Maybe, they aren't releasing the information, even, because it would allow critics to better pick apart the argument for tearing down the Commerce. Really, you never know.

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its too bad they want to tear down such a large bulding for a garage. all i have to say is that this ramp BETTER have retail in it.

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More typical short-sighted "thinking." Two steps forward, one step back, Detroit style.

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The ramp will be required to have retail in it.

Well, I guess one city in this world has to provide an example of what not to do. As much as I want to thank the developers of the B/C as well as other's for their work downtown, it's sad to know that these people will be looked upon as the destroyers and enemies of urbanism in the future. This all, from a broader perspective of what Detroit should have been. After all, Detroit doesn't have to (and shouldn't be) following the methods and rules of redeveloping the city in the past 30-40 years. There are other ways. Unfortunately, to do things right costs money...which we lack.

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Wolverine, I had forgot about that parking ordinances. Does it apply to all of the CBD, or just specific areas?

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Detroit does have ridiculous parking ordinances. I'm working on a project on the far east side right now, and the amount of required parking is ridiculous, especially when you consider that about 40% of the people living in Detroit don't own cars.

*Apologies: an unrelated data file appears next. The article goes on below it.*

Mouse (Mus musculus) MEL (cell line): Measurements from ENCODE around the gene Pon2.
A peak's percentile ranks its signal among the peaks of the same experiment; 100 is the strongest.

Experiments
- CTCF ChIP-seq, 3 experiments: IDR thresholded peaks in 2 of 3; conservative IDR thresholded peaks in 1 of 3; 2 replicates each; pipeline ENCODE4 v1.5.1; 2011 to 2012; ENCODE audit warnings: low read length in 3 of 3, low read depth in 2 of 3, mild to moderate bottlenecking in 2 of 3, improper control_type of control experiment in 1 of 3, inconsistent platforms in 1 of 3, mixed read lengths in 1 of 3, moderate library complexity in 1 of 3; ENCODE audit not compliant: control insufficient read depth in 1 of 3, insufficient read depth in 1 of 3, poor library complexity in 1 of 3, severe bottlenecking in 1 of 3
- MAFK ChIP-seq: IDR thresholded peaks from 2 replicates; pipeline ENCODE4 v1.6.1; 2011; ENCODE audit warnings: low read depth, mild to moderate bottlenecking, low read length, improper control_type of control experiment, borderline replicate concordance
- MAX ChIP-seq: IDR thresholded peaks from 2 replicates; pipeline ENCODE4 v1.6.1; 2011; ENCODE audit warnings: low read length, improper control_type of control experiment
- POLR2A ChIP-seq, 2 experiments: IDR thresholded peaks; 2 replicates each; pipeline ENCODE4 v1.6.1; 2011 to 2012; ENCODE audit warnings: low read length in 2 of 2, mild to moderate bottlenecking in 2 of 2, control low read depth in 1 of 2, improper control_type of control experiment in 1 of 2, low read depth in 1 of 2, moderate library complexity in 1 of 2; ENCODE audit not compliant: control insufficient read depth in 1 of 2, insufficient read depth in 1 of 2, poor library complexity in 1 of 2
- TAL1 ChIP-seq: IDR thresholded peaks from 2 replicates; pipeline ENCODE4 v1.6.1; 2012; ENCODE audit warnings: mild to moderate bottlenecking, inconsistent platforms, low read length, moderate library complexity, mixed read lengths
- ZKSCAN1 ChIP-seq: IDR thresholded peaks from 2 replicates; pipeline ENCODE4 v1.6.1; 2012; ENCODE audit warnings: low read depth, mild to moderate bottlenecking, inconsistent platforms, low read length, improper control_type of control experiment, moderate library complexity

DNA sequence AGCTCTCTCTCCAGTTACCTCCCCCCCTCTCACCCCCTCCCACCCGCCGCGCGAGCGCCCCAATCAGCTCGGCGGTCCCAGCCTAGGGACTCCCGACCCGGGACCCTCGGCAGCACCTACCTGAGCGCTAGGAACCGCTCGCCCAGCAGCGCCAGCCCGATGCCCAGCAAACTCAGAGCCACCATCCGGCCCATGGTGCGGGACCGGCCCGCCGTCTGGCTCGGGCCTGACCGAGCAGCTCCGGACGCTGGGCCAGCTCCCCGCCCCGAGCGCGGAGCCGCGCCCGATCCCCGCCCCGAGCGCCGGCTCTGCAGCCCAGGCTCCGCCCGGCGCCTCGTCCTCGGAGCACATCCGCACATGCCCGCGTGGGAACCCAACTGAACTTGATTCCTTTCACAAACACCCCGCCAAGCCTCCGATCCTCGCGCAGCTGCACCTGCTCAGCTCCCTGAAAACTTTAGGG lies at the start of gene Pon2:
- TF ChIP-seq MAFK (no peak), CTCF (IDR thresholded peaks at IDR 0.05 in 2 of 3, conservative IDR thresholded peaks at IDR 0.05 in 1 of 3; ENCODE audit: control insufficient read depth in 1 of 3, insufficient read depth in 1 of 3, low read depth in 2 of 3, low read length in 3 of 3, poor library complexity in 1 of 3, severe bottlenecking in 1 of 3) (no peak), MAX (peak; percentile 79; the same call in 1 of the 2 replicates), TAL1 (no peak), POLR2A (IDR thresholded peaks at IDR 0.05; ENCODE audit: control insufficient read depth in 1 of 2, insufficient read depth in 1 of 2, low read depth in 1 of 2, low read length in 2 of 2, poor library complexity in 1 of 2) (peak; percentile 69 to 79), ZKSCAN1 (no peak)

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No, I was talking about how all parking structures downtown are now required to have retail. I thought it was only for certain streets, but it may be for the whole downtown with a few exception (i.e. expansions of parking garages). This is one of the few things the planning department has gotten right, recently.

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The city is going to own the garage. It isn't being built just for the Book-Caddy, but also for future developments like the Lafayette and Various Cadillac Park projects. The city/degc dont want just a parking garage...they want retail on the ground floor (even if its empty) and they are currently studying residential above the garage.

The really crazy issue though is that the building may need to extend beyond the face of the book-caddy and onto the sidewalk of Michigan Ave, due to the depth of the site not being ideal for a econmical deck.